There are few NASCAR drivers better on restarts than Kyle Busch, but Friday night at Bristol Motor Speedway it was 20-year-old Ryan Blaney who got the best of the driver nicknamed "Rowdy" at the end of the race.
On the final restart with six laps to go, Blaney jumped from the bottom lane to clear Busch as the two led the field into Turn 1.
Coming to the white flag, Busch was on Blaney’s bumper but couldn’t catch him as the Team Penske driver took the checkered flag to score his first NASCAR Nationwide Series win of the season and the second of his career.
Busch appeared headed for a dominant win before he slowed to take off on the last restart and the field pushed into his back bumper and lifted his back tires off the ground.
"The leader’s at the biggest disadvantage, I think," an obviously frustrated Busch said. "Everybody always tries to hold back to the inside and they try to time a run so that when the leader goes, they have momentum on the leader. I’m trying to maintain regular speed and those guys are falling back, falling back. Then I try to fall back and they fall back more. Now you’re underneath pit-road speed, so you try to maintain it and they got a run on your inside. The 22 (Blaney) was five miles per hour faster than me by the first double yellow (restart) stripe. I didn’t go because I didn’t want to go, but everybody behind me is trying to go because they’re following the 22. I’m trying to wait for him so I can go by the single red (restart) mark on the wall.
"It’s stupid," Busch said of the restart rules. "NASCAR doesn’t police it. So everybody keeps jacking around on it, and one these days I’m going to lock all four (tires) down and stack the whole field up."
Blaney said he was trying to maintain second and was surprised to get such a good restart on Busch. Watching how Busch had handled the restarts earlier in the race, Blaney expected the driver of the No. 54 Toyota would hang back before taking off for the restart.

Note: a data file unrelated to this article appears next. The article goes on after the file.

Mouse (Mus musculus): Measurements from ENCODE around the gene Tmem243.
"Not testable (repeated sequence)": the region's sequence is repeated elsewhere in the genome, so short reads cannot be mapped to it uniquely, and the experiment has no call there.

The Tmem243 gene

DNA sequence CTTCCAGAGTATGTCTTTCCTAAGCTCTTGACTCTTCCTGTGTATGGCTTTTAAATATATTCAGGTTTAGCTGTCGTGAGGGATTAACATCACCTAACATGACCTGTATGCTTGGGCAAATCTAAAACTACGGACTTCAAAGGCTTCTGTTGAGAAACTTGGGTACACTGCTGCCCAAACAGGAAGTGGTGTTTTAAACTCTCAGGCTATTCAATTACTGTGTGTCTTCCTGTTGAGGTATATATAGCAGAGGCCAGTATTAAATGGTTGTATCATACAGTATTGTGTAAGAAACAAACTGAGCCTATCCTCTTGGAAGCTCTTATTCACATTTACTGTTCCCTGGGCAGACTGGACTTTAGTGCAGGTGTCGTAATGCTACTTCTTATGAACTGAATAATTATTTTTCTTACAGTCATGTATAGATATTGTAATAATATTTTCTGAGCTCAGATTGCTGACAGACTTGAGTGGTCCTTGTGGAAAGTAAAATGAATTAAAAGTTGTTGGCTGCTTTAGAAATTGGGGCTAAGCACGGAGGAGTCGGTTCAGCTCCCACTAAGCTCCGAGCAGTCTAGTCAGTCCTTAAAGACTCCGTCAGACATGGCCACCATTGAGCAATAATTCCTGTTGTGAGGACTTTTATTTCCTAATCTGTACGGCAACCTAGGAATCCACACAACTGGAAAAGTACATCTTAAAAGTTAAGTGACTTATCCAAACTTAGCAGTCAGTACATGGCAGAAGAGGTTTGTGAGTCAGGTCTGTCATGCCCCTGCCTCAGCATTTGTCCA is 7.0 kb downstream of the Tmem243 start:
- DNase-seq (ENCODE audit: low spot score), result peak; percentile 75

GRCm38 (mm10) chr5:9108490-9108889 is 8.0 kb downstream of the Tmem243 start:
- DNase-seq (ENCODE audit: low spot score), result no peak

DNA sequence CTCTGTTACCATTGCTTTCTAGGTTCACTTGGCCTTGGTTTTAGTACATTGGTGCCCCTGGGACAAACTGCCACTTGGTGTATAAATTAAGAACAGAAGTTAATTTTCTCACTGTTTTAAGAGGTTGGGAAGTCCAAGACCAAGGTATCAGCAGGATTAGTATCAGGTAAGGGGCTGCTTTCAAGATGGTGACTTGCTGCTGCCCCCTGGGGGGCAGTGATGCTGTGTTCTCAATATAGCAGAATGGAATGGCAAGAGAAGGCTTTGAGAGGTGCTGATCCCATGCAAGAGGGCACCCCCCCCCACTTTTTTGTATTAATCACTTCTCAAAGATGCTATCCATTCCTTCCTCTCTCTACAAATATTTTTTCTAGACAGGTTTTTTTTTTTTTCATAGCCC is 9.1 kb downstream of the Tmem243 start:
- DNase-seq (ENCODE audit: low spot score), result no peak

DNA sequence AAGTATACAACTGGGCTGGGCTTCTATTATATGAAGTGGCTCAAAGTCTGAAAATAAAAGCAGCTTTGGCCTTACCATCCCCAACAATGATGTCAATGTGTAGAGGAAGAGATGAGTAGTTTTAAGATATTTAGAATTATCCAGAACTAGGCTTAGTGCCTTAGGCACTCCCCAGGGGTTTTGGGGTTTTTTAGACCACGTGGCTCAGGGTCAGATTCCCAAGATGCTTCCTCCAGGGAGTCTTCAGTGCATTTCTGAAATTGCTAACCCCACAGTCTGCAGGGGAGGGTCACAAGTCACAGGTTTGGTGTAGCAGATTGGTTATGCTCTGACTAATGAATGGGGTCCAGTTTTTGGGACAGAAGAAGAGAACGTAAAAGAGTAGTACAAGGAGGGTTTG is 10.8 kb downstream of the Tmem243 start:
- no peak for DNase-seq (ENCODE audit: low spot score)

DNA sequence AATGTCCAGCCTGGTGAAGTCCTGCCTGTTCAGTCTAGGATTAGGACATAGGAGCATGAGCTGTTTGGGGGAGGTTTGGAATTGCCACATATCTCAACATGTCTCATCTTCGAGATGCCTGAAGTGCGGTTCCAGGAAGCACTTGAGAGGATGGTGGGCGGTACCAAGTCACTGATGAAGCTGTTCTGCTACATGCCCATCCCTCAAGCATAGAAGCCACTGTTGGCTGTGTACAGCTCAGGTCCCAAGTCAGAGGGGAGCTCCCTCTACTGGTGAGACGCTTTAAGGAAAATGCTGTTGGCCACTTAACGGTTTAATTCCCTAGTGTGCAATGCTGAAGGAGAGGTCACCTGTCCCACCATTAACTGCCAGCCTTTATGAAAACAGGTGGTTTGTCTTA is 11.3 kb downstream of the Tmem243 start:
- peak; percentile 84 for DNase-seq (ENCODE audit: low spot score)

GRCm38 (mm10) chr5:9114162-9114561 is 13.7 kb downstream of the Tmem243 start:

"You’re always watching the leader and how he restarts," Blaney said. "Kyle was obviously the dominant car, and it looked like he was going to be the restarter late in the race, so I was paying attention to him. He does that a lot. He likes to go fairly late. I learned that in the trucks stuff and racing against him in other Nationwide races, that he goes really late. I was kind of prepared for that and my spotter Joey Meier did a great job conferring with that he was going to go late, so that really did prepare me for that a little better."
Chase Elliott was able to overcome an early brush with the wall to finish the night third, followed by Ty Dillon and Regan Smith.
Following the race, Dillon and Smith had a heated exchange on pit road.
"I just felt for the entire race, there were three or four times tonight he ran me in the fence off of Turn 4," Smith said of Dillon. "Everyone else out there seems to be able give room, and he doesn’t. That last one could have ended our night. I explained that to him. He said he got tight, and that seems to always be the excuse. When you get tight, you usually lift off the gas pedal. Next time I run over him, I’m going to get tight, too."
One of the strongest cars on the night, Kyle Larson saw a solid run came to an end when Blaney got loose underneath him and put the No. 42 Chevrolet into the outside wall. Spinning back down the track, Larson was then hit by his teammate, Dylan Kwasniewski.
"Me and Ryan were just racing really hard for fourth in case the yellow came out," Larson told FOXSports.com. "He moved more into Turn 1 and I guess he got loose underneath me and drove us really hard into the wall. Ruined our day and ruined our teammate’s day."
Driving back to the garage, Larson spun the car in front of Blaney, trying to send a message to the driver who put him in the wall.
After the race, Blaney apologized for his role in Larson’s incident.
"I have to apologize to Kyle Larson," Blaney said in Victory Lane. "I just got loose on the bottom and got into him. I’m really sorry about that. I was trying to pull a slider and got really loose, so sorry about that."
A strong night for title contender Elliott Sadler came to an abrupt halt when the lapped car of Timmy Hill slid down the track and hit the No. 11 Toyota in the right front. Running fourth at the time, Sadler was forced to hit pit road multiple times under caution to fix the damaged car. With an extended caution, Sadler’s team was able to keep him on the lead lap.
That didn’t last, however, as Sadler cut a right-front tire and hit the wall hard on Lap 223 to bring out the caution once again. Despite racing for the free pass, Sadler hit the wall once again with 39 laps to go. He went on to finish in the garage in 29th place and out of the race.
With his finish, Sadler lost 26 points to championship leader Chase Elliott and is now fourth and 42 points out of first. Smith is 13 points behind teammate Elliott, with Dillon third and 30 points out of the lead.